A Review of Outlander (episode 1), created by Ronald D. Moore and based on the books by Diana Gabaldon
by REBECCA, August 13, 2014
Y’all, I have been dreaming of seeing Outlander on the big screen since I first read Diana Gabaldon’s book circa the turn of the century. Like many fans, I approached news of Starz optioning it with the mixture of hope and trepidation that always attends beloved adaptations. Would they cast it right? Would it evoke the same feelings of the book? What if I hate Claire and Jamie onscreen? Knowing Ron Moore, of Battlestar Galactica fame was at the helm made me hopeful, though, because he has such a great track record with sprawling, epic stories, of which Outlander is certainly one.
But, like many fans . . . I don’t actually have TV, much less Starz. Rather than watching episode one, “Sassanach” when Starz put it up for free viewing last Saturday, then, I waited until I came to visit my parents (who do have Starz—and a large TV) to watch. But now I have, so, though I’m late for the game I’ll be goddamned if I don’t talk about it. In list form. Because . . . mostly it’s just stuff I liked.
Most importantly, for me, I really liked Claire (Catriona Balfe). She was capable and brave and spunky without seeming like she had a chip on her shoulder. She seemed wise and mature, which she’s supposed to be, but still with a sense of humor.
I didn’t love Tobias Menzies as Frank, Claire’s husband. Since he and Black Jack Randall are played by the same actor, I really wanted someone who, as Frank, looked really appealing and cultured, and to me he looks like a villain as Frank, too, making his transformation into Black Jack less striking. He did a good job, though, and, most importantly, Ron Moore was smart to spend the meat of the first episode developing their relationship so that it will be understandable why Claire wants to get back to her own time.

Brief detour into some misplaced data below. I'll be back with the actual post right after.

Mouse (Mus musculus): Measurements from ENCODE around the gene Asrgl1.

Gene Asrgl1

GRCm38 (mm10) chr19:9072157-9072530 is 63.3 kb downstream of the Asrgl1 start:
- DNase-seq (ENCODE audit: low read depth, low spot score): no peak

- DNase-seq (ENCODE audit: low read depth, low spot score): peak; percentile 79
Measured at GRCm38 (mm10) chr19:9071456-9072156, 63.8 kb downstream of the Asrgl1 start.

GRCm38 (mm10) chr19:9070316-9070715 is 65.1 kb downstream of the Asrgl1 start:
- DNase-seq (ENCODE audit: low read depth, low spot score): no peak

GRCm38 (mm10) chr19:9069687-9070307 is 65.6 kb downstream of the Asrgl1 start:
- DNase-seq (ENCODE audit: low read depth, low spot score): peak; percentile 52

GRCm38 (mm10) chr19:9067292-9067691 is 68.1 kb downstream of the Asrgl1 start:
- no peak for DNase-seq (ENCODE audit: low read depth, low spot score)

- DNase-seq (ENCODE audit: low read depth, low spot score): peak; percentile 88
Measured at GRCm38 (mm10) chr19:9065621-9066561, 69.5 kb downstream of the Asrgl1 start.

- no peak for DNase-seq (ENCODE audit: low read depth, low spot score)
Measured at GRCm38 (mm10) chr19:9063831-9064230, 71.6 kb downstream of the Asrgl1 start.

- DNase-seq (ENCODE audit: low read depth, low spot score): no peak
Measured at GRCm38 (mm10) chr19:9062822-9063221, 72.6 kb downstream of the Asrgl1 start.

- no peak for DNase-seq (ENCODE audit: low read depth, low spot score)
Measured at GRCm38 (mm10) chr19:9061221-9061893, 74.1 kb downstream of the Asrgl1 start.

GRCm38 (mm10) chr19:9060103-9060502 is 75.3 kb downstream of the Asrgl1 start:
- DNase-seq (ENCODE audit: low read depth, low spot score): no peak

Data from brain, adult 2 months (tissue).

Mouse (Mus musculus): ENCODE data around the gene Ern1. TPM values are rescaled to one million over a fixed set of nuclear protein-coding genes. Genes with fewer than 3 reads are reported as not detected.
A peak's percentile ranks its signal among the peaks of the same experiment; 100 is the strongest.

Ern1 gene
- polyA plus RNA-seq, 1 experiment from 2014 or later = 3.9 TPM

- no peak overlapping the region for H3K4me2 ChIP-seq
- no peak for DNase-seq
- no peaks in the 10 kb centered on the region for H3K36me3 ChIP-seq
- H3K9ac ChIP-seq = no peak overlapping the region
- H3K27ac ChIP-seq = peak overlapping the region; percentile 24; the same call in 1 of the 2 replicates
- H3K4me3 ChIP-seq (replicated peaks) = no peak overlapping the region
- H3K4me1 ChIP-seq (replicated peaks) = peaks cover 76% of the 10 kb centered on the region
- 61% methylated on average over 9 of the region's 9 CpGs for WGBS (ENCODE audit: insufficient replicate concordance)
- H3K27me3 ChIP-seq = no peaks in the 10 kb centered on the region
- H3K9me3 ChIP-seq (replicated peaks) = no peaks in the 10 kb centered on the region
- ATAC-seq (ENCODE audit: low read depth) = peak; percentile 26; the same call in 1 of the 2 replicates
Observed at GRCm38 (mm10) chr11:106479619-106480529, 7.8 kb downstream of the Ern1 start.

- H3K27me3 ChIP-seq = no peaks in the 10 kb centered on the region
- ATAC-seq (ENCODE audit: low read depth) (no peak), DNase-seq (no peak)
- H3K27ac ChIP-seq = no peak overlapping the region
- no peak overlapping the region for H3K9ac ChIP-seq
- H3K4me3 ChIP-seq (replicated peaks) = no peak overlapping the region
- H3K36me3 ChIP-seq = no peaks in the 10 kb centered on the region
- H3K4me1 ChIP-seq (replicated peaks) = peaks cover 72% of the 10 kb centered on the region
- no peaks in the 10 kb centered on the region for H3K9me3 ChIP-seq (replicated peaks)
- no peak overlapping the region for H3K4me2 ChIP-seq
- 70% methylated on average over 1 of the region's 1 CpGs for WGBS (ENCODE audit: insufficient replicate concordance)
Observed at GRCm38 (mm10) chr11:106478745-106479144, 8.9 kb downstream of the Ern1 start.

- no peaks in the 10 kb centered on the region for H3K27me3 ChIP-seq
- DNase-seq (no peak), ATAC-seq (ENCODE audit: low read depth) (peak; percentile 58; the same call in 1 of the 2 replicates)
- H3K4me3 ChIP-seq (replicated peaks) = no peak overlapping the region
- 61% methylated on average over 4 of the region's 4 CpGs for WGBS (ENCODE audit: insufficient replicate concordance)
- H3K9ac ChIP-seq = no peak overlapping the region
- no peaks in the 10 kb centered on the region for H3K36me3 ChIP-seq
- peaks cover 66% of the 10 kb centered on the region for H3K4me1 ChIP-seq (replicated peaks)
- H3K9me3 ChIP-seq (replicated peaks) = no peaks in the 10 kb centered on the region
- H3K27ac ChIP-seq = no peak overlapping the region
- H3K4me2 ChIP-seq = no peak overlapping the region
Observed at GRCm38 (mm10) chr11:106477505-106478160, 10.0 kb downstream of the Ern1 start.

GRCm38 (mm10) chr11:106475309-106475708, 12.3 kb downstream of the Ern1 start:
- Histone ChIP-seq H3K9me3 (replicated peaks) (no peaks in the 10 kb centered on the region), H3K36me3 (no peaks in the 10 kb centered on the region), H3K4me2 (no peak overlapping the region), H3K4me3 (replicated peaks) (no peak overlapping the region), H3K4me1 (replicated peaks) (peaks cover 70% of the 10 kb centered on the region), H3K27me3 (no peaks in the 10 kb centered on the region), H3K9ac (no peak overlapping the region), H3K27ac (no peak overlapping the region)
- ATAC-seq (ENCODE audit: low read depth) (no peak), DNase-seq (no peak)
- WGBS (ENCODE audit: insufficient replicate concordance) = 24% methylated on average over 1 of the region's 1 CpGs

Jamie. We didn’t see much of him, but he’s clearly Jamie-ish. Sam Heughan definitely looked the part and seemed to have Jamie’s tender youth and bravado pretty much sewn up. Also, you know, extremely handsome. Still, Jamie makes me slightly concerned about the cheese-factor . . .
My problem with the episode is actually a problem with genre. Diana Gabaldon’s book is not really a romance novel. It’s sweeping historical fiction at the center of which is a couple. But it’s often shelved in the romance section (I learned the embarrassing way in high school) and spoken about in terms of the romance genre. The character of Jamie isn’t actually the problem. The problem is that when viewed in romance terms, Jamie’s character has become a huge romance cliché: the strapping, red-headed 18th-century Scottish agitator who speaks with a brogue, threatens to throw women over his shoulder (in a nice way . . . ) and has, for the times, relatively progressive gender politics. It’s practically a staple now, nearly twenty-five years after Gabaldon wrote the book. So, I worry that simply by virtue of presenting Jamie faithfully, Outlander will verge into cheeseball territory.
Of course, I would still happily watch a cheesy, romantic version of Outlander, but I don’t think that really does justice to the complex drama of the books, and it makes me a tidge worried that Starz won’t get the extra-literary viewership that it will want to justify renewing the show.
Okay, but aside from the tragic problem of Sam Heughan’s attractiveness and chest muscles, I thought the episode was great. Maybe this was a testament to my parents’ TV, but the long, sweeping shots of Scotland . . . that shit looked amazing. I loved the way the 1945 scenes were shot with a muted palette and dim or washed-out light; it makes the gorgeous natural colors once Claire goes through the stones really pop.
The music was gorgeous (not that I’d expect anything less from Bear McCreary, who also did the music for Battlestar), as was the cinematography. And I can already tell that I like the pace Ron Moore has chosen. It’s lingering, like Gabaldon’s books are, but not plodding. It meant that we got the great scenes of Reverend Wakefield’s housekeeper reading Claire’s palm, and the quiet moments of walking and driving around Inverness. The episode did a great job of establishing Inverness as a respite after the war—a safe place for Claire and Frank to reconnect after a long absence—which made it all the more shocking when Claire was ripped from it. Good show!
I am a little freaked out to see that Starz is splitting the first season, though, with episodes 1-8 running through the end of September and then going on hiatus until after New Year’s. I guess it’s good in that it will stop me from sitting in front of my computer staring and wishing I was in Scotland. Sigh. Also, I love that a show about independent Scottish clans will be airing simultaneous with the Scottish independence referendum (September 18).
Anyhoo, I was pleasantly surprised and cannot wait to snuggle back into the familiar world of Outlander! Did you see it? What did you think?